Mr. Kim Sung Min (34) is the founder of an organization called ‘Brothers Keepers’ that helps out the aged-out orphans, and he labels these types of parents as ‘Separation Fund Hunters’. He also said that the biological parents are the worst offenders of snatching the separation funds. Because there are many similar cases, some orphanages are now informing the parents that no funds were issued to the aging-out orphans to protect them. At one orphanage, one biological father kept asking about the status of his about-to-be aged out child’s funds availability, and a worker simply circumvented the situation by saying no such funds have been issued. So the father complained to the city hall and the orphanage worker had to go to the city hall to explain the situation.

There are cases where orphanage directors have even asked for the money from the orphans aging out of the facilities. KangXX (26) was asked by his orphanage director to ‘leave the funds for your younger friends remaining in the facility’. The orphanage director explained that this was the least Kang could do since he was cared by the orphanage for many years. Kang therefore left his funds of $3,000 in the orphanage.

According to the Ministry of Health and Welfare, during the last four years (2015-2018), there were around 1000 orphans that leave orphanages due to reaching the separation age. The ministry said that they are conducting surveys based on these youths. The survey deals with the use of the separation funds, job situation, their income level, and other questions related to their lives after leaving orphanages. However, the survey is not successful. Those who take the surveys are the ones that have successfully integrated into the society. But those that have hard time getting by in the society, they do not respond to such surveys. Mr. Choi Sang Kyu of the ‘Good Neighbor’ organization that supports the aging-out orphans, stated that ‘there is hardly any reports on the orphans that are struggling gets noticed by the authorities. So in truth, there is really no viable survey for those orphans that have aged-out of the institutions.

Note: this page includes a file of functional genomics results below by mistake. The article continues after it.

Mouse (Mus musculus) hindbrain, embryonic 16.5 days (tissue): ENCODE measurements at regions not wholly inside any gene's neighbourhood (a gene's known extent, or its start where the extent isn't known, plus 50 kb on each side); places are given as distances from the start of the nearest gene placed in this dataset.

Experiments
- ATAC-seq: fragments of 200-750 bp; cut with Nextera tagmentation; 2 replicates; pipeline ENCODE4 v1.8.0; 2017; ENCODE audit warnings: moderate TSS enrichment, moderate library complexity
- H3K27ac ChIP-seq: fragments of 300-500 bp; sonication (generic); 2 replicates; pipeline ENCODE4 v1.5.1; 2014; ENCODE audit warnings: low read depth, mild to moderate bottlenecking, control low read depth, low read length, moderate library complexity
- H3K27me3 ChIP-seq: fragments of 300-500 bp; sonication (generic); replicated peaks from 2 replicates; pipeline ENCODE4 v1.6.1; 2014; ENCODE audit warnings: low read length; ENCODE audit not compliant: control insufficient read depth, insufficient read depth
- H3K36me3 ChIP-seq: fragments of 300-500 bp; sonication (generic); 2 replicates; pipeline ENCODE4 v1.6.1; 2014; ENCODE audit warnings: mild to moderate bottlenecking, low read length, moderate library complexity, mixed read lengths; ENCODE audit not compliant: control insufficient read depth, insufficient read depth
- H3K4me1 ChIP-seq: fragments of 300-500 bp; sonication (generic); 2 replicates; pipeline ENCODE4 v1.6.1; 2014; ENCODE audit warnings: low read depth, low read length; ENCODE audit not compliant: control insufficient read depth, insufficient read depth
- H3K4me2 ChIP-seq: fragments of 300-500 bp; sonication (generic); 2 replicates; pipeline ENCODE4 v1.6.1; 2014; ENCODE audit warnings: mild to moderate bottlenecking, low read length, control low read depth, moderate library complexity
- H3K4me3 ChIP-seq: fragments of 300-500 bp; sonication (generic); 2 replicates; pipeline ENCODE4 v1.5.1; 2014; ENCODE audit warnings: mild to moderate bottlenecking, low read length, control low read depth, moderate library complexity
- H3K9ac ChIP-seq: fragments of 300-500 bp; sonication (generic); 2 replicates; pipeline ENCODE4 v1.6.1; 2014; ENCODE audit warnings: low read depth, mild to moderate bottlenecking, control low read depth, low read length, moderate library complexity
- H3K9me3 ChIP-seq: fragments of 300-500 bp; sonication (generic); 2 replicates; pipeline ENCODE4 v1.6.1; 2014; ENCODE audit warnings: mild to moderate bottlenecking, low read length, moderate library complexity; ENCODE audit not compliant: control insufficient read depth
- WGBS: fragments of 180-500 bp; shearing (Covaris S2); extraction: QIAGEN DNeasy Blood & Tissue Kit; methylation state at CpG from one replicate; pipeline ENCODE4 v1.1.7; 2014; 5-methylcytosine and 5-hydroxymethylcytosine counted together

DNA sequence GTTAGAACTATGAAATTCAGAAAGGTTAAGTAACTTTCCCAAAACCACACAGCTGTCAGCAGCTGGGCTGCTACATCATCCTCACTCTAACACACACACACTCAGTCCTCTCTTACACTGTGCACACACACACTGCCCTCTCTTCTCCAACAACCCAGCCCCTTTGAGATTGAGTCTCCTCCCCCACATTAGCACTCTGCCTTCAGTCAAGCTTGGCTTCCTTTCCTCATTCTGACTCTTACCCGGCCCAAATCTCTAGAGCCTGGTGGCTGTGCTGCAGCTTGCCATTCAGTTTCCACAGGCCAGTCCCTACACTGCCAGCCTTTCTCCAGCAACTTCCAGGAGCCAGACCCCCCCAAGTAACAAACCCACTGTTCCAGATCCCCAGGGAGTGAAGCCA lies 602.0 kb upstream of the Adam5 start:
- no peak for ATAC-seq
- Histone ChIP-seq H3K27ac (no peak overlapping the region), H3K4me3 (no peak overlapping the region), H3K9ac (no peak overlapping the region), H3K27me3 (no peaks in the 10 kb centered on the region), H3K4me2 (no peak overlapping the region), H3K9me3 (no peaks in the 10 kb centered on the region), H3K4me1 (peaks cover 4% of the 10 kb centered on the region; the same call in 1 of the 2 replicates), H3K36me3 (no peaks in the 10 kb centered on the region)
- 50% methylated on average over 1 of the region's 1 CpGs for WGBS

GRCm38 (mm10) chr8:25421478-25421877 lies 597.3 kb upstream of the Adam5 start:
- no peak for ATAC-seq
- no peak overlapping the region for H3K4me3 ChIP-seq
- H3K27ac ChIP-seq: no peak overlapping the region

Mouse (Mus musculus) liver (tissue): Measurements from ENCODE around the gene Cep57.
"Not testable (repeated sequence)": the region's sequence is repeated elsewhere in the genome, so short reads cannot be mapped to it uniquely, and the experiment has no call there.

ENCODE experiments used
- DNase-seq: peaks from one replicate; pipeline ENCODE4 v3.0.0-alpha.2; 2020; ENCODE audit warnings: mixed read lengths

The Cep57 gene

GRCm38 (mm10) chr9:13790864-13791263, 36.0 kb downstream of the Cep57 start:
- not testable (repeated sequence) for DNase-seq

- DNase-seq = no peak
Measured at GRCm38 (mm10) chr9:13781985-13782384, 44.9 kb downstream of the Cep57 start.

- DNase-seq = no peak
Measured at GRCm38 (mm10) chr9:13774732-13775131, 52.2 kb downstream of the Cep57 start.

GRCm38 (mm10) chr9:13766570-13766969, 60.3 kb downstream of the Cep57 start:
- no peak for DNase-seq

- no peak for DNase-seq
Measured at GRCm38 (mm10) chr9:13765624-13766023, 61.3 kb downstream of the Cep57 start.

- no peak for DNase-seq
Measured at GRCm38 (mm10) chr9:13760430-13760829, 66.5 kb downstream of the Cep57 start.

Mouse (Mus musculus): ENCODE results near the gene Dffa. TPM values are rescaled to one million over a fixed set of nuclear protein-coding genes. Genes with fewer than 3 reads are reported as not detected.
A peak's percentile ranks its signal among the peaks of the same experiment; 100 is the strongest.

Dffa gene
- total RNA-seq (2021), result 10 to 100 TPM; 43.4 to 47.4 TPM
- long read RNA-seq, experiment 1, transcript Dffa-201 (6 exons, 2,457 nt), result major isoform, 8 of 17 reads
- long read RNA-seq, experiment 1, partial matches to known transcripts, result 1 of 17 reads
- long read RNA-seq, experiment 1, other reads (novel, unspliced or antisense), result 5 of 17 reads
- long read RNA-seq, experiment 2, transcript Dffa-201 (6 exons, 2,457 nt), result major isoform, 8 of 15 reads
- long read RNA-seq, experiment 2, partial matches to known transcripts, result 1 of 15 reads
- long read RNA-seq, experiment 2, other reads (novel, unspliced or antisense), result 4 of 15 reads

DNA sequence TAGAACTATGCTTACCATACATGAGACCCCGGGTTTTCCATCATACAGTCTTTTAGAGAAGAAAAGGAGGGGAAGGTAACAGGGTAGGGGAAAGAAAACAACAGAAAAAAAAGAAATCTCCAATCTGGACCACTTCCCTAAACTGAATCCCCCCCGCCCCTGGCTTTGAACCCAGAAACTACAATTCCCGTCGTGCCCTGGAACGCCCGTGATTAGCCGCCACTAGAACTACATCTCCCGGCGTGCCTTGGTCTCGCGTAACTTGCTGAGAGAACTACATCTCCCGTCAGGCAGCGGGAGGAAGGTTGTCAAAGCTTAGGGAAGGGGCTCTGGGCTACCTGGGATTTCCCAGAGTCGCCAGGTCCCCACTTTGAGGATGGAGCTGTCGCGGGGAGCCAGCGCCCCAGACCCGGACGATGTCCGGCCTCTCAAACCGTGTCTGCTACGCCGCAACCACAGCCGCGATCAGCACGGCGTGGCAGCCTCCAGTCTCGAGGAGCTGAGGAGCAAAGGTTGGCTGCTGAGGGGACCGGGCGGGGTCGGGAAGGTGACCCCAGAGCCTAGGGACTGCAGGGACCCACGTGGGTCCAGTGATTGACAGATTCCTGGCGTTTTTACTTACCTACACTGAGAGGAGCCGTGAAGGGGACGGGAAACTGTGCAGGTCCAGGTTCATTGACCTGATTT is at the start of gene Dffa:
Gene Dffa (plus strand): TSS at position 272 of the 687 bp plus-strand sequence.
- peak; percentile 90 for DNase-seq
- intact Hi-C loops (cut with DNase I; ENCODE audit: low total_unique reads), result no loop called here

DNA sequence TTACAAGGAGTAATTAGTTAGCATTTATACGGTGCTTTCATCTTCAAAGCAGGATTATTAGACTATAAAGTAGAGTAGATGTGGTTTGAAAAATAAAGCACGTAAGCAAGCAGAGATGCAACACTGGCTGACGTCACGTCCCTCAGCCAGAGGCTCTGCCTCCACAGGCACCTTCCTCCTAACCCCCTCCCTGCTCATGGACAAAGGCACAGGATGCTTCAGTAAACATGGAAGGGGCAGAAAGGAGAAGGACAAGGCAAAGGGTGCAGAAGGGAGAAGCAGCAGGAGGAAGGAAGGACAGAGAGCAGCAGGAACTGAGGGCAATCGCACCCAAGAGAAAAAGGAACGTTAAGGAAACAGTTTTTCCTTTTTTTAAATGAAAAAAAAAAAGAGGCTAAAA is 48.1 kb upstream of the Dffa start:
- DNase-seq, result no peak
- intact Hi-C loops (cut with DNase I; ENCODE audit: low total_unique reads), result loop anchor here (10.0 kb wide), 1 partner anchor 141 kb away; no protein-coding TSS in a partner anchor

Tuesday, August 28, 2018

A Shocking Interview by a Grown Orphan - Orphan on Orphan Abuses

This is from the <Weekly IMPeter> blog site in Korea.
Special Interview: Mr. Jun Yoon Hwan of Orphans Rights Alliance.

IMPeter is a blog name, and he is very widely followed by over 600,000 readers in Korea.
For those who understand Korean, please visit the link at:

The title of the video is "Sexual Abuse and Physical Abuse is a Part of Everyday Culture in an Orphanage".

For the first time ever, an organization to voice the orphans' rights and human rights has been formed in Korea.  A former orphan himself, Mr. Jun Yoon Hwan, founded the 'Orphans Rights Alliance' to wipe away the tears of orphans that are abandoned by their biological parents.